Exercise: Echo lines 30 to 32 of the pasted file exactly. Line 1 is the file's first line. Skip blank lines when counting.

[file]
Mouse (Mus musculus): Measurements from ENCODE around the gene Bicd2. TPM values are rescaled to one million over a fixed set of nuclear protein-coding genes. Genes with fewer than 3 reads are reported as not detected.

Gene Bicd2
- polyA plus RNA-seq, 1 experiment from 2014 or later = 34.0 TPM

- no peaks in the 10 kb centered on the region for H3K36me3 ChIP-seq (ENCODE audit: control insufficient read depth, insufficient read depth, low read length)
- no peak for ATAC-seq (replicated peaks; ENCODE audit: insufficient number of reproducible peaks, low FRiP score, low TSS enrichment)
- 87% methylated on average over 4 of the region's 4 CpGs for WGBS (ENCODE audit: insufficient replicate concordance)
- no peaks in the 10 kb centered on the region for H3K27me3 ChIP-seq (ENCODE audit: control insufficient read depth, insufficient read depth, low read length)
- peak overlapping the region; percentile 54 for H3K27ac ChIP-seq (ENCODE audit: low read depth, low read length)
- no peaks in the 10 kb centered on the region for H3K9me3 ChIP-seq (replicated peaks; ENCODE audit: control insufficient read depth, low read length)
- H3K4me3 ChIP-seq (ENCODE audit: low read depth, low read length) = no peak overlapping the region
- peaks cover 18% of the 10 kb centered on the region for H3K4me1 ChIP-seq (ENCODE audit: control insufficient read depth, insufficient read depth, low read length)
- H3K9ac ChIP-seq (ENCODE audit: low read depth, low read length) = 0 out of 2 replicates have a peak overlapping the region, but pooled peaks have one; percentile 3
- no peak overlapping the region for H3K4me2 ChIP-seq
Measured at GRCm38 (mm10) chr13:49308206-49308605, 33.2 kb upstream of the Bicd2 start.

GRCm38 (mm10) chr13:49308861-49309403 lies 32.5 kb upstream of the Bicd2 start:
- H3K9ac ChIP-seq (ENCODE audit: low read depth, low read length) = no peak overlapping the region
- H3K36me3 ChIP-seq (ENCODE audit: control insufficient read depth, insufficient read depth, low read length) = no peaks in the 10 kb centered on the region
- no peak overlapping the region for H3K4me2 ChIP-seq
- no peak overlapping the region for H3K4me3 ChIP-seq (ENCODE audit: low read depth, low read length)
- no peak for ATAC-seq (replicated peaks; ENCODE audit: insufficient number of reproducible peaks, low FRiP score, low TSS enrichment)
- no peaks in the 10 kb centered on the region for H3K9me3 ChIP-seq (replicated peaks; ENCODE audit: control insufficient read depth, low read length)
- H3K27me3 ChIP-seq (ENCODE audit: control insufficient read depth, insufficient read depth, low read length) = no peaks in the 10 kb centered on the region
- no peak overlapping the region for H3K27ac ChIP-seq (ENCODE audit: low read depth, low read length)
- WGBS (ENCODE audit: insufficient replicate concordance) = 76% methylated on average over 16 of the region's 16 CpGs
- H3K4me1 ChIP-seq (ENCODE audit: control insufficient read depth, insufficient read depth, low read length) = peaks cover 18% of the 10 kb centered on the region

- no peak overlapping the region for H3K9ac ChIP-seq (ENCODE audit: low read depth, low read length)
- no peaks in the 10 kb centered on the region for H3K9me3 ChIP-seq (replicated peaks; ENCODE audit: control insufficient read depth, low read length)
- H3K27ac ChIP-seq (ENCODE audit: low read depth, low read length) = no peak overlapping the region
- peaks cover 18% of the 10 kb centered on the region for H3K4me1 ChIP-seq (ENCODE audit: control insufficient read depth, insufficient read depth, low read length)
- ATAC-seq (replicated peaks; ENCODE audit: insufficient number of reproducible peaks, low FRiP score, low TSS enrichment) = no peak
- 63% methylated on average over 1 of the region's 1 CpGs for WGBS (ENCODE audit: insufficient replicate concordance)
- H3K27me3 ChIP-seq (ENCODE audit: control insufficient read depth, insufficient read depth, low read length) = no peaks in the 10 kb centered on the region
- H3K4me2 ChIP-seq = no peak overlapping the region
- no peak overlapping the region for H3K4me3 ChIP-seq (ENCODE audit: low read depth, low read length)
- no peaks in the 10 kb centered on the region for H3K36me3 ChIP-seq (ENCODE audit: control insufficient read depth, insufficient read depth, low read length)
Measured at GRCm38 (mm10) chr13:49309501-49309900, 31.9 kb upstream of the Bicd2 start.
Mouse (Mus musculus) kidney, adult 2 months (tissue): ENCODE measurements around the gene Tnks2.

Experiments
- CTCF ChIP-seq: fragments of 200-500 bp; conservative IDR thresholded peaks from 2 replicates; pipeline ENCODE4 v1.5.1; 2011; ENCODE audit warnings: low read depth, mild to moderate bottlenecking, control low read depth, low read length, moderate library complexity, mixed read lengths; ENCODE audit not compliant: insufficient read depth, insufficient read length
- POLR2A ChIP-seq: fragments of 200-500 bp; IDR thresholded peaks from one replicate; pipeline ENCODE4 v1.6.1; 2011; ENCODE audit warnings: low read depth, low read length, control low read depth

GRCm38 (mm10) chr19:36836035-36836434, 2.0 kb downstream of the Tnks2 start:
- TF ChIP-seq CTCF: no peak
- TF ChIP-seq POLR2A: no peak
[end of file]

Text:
- ATAC-seq (replicated peaks; ENCODE audit: insufficient number of reproducible peaks, low FRiP score, low TSS enrichment) = no peak
- 63% methylated on average over 1 of the region's 1 CpGs for WGBS (ENCODE audit: insufficient replicate concordance)
- H3K27me3 ChIP-seq (ENCODE audit: control insufficient read depth, insufficient read depth, low read length) = no peaks in the 10 kb centered on the region